Stage to Page is celebrating local writers all month long by publishing their perspectives on themes related to our production of Sex with Strangers by Laura Eason. #stagetopageptc

Elizabeth Martins is a writer and book publicist living in Philadelphia. She is the editor of Reasons to Smile: Celebrating People Living with Down Syndrome, an anthology of short stories that celebrate people with Down syndrome. Follow her on Twitter @EliMartinsBooks.


 Do we write because we believe it’s an escape from the mundane? Is this why we believe we stand a chance in that “1 million books a year” statistic? And if so, what keeps us going?

Why Write? Everyone Else Already Has

By Elizabeth Martins

According to Forbes, there are approximately 1 million books published a year in the U.S. alone. About two-thirds are self-published books. On average, these books sell less than 250 copies. Yet, as writers, we are not discouraged by these numbers. We throw our manuscripts at agents, editors, publishers, waiting for our big break. After months of waiting and despairing, we consider Amazon CreateSpace, Blurb, Lulu and then, finally, a glass of whiskey (or coffee—depending on the hour). And after this little boost, we realize we can make our own publishing company! Yes! Who needs a publishing house when we can keep the profits all to ourselves?! (Maniacal laughter ensues.) Yes, why didn’t we think of this before?! We can do it!

But can we? Can we really? Who is going to pay for marketing, distribution? And ISBNs are how much?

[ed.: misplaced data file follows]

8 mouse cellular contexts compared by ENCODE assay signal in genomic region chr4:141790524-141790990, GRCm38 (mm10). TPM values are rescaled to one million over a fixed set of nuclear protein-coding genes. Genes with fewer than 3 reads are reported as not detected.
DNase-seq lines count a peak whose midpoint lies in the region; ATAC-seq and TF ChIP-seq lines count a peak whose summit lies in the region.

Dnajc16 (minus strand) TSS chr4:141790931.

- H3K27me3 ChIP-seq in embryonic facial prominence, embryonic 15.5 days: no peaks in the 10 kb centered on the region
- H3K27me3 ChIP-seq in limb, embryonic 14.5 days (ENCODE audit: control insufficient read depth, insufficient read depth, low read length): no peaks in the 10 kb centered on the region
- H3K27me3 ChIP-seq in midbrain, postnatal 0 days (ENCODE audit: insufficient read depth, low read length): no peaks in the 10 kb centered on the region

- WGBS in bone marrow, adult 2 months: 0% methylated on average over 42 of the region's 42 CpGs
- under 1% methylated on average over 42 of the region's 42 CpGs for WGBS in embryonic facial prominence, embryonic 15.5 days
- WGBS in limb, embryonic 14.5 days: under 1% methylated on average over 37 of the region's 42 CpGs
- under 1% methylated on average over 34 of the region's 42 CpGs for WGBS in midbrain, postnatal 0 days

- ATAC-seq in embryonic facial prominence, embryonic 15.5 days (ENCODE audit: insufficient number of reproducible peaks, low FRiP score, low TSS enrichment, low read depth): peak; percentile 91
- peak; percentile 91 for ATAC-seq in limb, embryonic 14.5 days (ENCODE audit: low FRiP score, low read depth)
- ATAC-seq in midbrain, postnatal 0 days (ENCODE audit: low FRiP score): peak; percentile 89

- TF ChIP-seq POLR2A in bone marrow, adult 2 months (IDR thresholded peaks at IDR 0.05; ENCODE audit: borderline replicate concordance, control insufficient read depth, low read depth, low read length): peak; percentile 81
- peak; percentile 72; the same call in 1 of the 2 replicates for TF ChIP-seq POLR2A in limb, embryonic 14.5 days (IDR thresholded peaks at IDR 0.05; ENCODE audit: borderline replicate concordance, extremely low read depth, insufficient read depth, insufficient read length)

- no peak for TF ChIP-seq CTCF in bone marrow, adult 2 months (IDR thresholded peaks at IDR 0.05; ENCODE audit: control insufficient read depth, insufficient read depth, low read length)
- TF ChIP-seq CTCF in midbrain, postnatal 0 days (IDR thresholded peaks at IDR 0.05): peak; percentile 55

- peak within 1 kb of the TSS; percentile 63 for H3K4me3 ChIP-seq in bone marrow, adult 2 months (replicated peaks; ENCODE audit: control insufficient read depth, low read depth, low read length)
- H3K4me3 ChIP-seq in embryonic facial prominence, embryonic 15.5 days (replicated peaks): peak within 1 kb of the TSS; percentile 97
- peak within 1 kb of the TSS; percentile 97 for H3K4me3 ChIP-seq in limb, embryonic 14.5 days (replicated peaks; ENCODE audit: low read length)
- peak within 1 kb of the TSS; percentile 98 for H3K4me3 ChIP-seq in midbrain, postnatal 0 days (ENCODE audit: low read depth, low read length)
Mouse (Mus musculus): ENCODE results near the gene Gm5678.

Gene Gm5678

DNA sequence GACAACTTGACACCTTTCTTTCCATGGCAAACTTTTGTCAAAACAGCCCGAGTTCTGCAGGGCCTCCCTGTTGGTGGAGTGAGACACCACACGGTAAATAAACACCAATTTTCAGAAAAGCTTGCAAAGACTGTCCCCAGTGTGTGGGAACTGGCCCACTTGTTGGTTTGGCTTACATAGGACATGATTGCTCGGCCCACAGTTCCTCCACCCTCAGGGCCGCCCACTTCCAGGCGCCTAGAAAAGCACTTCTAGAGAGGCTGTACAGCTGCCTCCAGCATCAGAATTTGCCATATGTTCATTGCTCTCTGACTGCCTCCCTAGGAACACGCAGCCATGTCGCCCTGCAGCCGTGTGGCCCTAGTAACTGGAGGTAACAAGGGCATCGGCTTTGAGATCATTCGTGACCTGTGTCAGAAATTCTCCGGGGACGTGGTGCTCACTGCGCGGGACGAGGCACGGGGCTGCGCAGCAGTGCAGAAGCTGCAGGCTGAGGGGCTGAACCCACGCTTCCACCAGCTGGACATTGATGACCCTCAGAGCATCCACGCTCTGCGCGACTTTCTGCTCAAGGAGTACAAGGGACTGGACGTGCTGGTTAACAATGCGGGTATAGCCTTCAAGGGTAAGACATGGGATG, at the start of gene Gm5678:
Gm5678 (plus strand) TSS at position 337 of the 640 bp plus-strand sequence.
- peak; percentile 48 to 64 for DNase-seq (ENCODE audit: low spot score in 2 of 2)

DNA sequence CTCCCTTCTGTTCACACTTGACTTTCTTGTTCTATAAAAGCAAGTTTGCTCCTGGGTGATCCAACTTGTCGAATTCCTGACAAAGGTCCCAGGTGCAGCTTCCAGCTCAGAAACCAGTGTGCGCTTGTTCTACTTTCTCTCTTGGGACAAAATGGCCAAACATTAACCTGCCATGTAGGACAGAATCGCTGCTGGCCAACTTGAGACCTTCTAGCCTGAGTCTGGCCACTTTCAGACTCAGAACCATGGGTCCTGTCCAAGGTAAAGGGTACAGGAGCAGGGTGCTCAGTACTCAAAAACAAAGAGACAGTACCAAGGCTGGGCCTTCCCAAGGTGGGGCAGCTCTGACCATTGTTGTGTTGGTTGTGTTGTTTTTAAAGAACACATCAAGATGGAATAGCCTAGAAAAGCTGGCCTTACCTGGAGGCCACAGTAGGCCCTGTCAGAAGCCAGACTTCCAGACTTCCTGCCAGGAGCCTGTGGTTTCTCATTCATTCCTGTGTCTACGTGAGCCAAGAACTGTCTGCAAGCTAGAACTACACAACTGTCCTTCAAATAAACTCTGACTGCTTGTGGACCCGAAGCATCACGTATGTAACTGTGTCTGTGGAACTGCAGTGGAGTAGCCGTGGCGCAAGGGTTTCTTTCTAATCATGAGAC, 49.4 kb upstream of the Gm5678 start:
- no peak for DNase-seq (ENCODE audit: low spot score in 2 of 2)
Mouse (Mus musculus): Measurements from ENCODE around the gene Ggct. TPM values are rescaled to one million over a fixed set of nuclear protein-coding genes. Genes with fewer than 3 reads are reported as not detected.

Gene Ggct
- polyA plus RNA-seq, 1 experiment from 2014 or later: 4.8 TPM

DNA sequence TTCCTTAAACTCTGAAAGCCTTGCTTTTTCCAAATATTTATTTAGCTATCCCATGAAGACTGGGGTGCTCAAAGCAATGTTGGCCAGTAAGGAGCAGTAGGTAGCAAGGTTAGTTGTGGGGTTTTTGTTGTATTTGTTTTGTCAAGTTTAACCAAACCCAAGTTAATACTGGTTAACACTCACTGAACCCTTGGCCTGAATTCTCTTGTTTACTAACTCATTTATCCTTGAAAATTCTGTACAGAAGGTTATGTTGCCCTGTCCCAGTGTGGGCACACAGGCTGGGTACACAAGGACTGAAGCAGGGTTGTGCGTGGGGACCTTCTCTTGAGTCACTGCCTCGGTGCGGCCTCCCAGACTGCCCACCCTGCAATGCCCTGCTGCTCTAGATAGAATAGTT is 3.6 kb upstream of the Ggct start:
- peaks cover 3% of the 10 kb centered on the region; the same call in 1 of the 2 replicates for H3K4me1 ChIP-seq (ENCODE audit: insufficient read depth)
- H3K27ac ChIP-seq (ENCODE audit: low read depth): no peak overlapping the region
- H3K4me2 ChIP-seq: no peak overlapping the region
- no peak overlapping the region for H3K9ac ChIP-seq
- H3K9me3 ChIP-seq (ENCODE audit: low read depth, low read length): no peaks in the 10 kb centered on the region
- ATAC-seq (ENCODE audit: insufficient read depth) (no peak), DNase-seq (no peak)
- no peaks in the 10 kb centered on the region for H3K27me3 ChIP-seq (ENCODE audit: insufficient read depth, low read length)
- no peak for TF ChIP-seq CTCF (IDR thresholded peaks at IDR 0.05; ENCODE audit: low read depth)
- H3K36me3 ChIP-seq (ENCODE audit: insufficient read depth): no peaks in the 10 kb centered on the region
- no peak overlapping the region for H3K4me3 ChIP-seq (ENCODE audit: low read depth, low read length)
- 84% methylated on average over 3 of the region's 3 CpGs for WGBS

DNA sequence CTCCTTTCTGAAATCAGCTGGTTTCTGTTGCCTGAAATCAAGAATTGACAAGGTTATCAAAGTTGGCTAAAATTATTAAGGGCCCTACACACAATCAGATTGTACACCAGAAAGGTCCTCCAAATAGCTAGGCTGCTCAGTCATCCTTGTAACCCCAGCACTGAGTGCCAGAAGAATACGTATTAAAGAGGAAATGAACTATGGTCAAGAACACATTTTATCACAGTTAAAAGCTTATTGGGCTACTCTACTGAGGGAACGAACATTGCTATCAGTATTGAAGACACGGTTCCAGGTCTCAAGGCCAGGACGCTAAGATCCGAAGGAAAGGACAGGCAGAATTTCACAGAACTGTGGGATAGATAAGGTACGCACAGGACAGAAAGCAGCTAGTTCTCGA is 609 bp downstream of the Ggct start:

Are you a writer? Do you think this way? I know I do. As a wannabe novelist, these thoughts constantly run through my mind as I’m waiting for the clock to strike 5 p.m., hoping my boss doesn’t catch me slipping out five minutes early. If I can beat traffic, I can have a few moments alone to finish my chapter!

The play Sex with Strangers by Laura Eason, a modern-day love story that reflects on themes of publishing and writing, is a prime example of this struggle. To publish or self-publish? To write for money or the soul? In fact, when I was watching the play, I wondered if someone had pulled out the reels of my mind and given them to the characters on stage.

The play helped me further realize how common these feelings are. It made me think: Do we write because we believe it’s an escape from the mundane? Is this why we believe we stand a chance in that “1 million books a year” statistic? And if so, what keeps us going?

For the past several years, I’ve been a book publicist. My job is to support authors on their publishing journeys. I listen to their dreams, as I hold on to my own behind the scenes. I’ve seen their hopeful faces and heard their ambitious goals, which many times mirror my own. From the author who believes he will sell 500,000 books in the first couple months to the author who is frustrated that Oprah hasn’t invited her over for tea yet.

To my clients: I feel you. And I understand. I don’t know why Oprah isn’t calling any of us, and I don’t know why our books aren’t making us all millionaires.

But we can’t stop, won’t stop.

You know why we won’t stop? Because creativity is fun. It is life. When we confuse creativity with escaping, however, we set ourselves up for frustration. As a book publicist and also a writer, I would never advise anyone to stop dreaming or creating. That would be like telling someone to stop living. I would advise authors to set realistic expectations, to always be wondering how they might hone their craft — just in case Oprah doesn’t call.